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My Story with Will Wright, Community Engagement Specialist

Posted on December 16, 2014


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ELGL’s mission is to connect, communicate, and educate. One way we do that is by “telling our story.” Today we learn the story of Will Wright.
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Right now, I am working on…
.going the next mile, literally. I’m on my first multi-day bicycle trip and it’s kicking my butt. Other than that, this is a time of reflection and introspection for me before I start the next big adventure.

I aspire to….work in local government. Also, to help communities work together to make the world a better place.

My top three career accomplishments are…

  • Reducing a national park’s reliance on herbicide by incorporating additional treatment methods (including torching the plants).
  • Leading my students to co-design the syllabus for our discussion-based class with me.
  • Showing up, no matter what challenge(s) the group I’m working with is currently facing.

When no one else is in the car, I…

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….dance. If the road is clear (like closed-course clear), I might even incorporate the car in the dance.

My most frustrating experience in local government was….sitting through a commission meeting. The room was obviously not designed for an audience and I had support column blocking my view of half the commission. I also couldn’t see the powerpoint slides to which they kept referring. Even though I wasn’t expecting to participate, a part of me still wanted to shout “This is not how you run a public meeting!”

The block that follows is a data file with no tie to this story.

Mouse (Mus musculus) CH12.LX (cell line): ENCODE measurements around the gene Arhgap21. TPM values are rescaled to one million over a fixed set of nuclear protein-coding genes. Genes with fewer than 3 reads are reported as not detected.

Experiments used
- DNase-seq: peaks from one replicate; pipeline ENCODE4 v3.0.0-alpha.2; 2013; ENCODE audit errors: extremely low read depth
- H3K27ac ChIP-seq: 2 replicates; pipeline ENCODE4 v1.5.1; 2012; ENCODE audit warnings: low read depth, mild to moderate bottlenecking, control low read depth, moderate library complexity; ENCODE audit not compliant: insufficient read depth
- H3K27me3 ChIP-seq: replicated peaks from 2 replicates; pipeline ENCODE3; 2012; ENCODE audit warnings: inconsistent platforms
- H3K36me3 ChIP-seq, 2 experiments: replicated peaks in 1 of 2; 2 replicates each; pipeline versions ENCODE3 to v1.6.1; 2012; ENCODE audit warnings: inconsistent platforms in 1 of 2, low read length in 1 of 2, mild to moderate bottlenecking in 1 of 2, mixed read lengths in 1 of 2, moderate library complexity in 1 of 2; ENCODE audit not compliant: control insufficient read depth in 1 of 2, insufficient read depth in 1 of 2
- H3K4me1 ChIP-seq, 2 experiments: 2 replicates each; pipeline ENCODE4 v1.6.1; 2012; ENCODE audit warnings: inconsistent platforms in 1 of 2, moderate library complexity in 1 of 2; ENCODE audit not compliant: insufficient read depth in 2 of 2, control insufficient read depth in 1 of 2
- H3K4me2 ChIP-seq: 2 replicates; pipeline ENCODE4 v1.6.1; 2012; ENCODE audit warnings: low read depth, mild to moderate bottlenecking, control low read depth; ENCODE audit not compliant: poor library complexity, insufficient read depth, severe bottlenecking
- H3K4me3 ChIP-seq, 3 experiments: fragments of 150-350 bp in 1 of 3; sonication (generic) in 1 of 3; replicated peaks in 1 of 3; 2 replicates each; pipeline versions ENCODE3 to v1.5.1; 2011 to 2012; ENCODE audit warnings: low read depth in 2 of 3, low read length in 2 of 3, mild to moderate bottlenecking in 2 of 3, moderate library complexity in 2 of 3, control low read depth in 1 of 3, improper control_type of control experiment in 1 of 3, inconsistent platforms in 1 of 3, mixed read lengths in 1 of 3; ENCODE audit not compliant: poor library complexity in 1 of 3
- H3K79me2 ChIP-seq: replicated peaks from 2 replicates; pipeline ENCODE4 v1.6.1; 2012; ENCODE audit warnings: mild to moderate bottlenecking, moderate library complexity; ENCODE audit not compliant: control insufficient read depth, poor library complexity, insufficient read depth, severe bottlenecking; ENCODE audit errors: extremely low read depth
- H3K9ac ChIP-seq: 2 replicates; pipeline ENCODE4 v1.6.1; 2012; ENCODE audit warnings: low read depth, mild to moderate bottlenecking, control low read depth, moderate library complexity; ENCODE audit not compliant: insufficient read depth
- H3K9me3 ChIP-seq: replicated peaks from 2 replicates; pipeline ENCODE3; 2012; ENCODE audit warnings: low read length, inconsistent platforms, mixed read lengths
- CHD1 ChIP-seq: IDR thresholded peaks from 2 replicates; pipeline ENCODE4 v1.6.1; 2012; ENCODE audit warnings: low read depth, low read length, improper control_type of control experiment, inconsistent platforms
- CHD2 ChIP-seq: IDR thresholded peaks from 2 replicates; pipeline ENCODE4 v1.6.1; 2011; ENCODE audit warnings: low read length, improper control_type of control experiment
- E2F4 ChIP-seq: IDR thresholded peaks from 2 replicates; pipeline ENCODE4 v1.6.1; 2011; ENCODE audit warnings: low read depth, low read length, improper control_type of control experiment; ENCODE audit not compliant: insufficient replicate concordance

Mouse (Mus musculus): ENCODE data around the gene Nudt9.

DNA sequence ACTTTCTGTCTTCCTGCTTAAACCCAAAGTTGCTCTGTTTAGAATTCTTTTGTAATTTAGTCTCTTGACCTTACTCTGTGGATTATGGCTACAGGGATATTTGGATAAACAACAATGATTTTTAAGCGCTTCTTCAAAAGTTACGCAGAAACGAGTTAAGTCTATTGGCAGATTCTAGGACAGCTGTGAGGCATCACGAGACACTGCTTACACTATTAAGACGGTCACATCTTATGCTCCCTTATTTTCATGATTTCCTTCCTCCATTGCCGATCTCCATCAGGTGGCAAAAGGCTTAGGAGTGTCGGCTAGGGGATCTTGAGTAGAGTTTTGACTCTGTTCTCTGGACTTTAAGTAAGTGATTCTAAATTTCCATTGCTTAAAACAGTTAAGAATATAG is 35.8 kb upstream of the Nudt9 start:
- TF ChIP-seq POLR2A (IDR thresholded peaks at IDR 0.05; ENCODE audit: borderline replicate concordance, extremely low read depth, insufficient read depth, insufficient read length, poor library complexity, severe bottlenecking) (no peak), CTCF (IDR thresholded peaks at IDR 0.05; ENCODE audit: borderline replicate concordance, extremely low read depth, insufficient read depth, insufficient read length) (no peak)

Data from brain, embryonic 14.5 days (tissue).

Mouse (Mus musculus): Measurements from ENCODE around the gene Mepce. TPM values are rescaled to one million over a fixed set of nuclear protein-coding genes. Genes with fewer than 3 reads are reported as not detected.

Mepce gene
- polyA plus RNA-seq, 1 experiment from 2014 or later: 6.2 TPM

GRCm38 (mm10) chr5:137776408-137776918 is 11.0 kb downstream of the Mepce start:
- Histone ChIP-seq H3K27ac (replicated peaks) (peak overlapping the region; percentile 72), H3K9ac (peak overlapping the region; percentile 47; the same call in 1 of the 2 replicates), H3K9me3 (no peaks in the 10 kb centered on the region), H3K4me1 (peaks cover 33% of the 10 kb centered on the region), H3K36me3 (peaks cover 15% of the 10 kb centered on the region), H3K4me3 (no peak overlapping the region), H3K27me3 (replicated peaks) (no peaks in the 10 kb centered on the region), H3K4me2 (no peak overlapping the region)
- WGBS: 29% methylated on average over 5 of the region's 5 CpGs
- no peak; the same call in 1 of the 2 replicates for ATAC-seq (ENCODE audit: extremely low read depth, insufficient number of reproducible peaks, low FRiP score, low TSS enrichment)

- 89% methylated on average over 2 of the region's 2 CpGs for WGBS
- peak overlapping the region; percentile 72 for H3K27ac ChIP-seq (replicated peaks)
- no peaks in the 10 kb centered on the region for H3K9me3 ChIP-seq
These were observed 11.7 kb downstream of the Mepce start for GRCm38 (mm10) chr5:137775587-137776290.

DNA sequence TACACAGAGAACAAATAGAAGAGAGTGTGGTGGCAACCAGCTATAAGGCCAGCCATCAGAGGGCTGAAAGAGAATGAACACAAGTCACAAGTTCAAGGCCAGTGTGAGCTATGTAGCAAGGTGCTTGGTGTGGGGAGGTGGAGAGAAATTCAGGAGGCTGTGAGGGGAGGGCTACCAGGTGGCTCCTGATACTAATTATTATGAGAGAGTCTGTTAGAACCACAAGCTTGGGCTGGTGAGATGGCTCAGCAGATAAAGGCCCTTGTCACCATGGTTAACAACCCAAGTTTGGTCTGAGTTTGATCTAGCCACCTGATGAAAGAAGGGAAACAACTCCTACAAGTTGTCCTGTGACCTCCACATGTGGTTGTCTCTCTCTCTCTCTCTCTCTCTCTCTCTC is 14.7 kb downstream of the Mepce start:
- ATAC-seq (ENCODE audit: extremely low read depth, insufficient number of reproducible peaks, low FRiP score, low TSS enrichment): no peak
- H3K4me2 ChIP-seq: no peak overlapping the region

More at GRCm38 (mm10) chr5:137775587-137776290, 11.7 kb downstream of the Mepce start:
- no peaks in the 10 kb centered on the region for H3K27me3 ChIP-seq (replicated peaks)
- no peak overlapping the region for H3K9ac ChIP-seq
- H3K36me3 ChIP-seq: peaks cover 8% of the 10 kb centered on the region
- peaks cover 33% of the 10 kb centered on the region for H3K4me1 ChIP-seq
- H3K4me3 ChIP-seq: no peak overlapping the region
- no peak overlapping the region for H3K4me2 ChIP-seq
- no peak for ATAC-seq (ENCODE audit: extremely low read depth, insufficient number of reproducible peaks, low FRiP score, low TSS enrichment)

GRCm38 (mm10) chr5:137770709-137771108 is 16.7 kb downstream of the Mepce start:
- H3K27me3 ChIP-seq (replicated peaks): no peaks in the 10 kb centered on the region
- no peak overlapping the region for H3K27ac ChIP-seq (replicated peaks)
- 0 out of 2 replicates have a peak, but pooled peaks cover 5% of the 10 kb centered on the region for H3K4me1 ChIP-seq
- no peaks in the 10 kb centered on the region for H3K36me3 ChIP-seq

Here are three tips for interviewing……

  • Be curious about the other person(s). This allows for a relationship to begin forming.
  • Listen, actively. It will help with tip #1
  • Be prepared. Understanding the larger context of the interview will help with #1 and #2. If you can’t get a full grasp of the context, you’ll at least know where to start with your curiosity.

downloadIn terms of telling the local government story, I think local government……could do a better job of showing it’s human side. This exercise is a great example of what I mean by the human side. We aren’t faceless, nameless, emotionless bureaucrats, and I think a lot of people forget that we’re their neighbors and that we are, in a lot of ways, just like them. Allowing our humanity into our everyday interactions as well as in our more intentional storytelling could do a lot for building trust.

If I could start a non-profit to assist local government, I would focus on….finding interesting, intriguing, and engaging ways for government to listen, not just the periodic planning processes or for a new project, but on an on-going basis. Of course listening means not just gathering information but processing it and sharing back the understanding that information has given you — quite a complicated process when “you” are a city or county.

For the next person that you interview, I would ask….What’s one thing that can always cheer you up, no matter how bad a day it’s been?

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Top of my list is probably a really good song that gets me up and dancing.

You should have asked me….why I’m drawn to this work. I’m drawn to individuals working in community. Local government is a natural fit for that aspiration as it’s the right scale (small enough where an individual can make a difference, large enough for that difference to matter), is institutionalized (lending it a degree of durability), and has the legitimacy of expectation (the leaders of our local governments are often seen as the leaders of our communities and are thus expected to lead).

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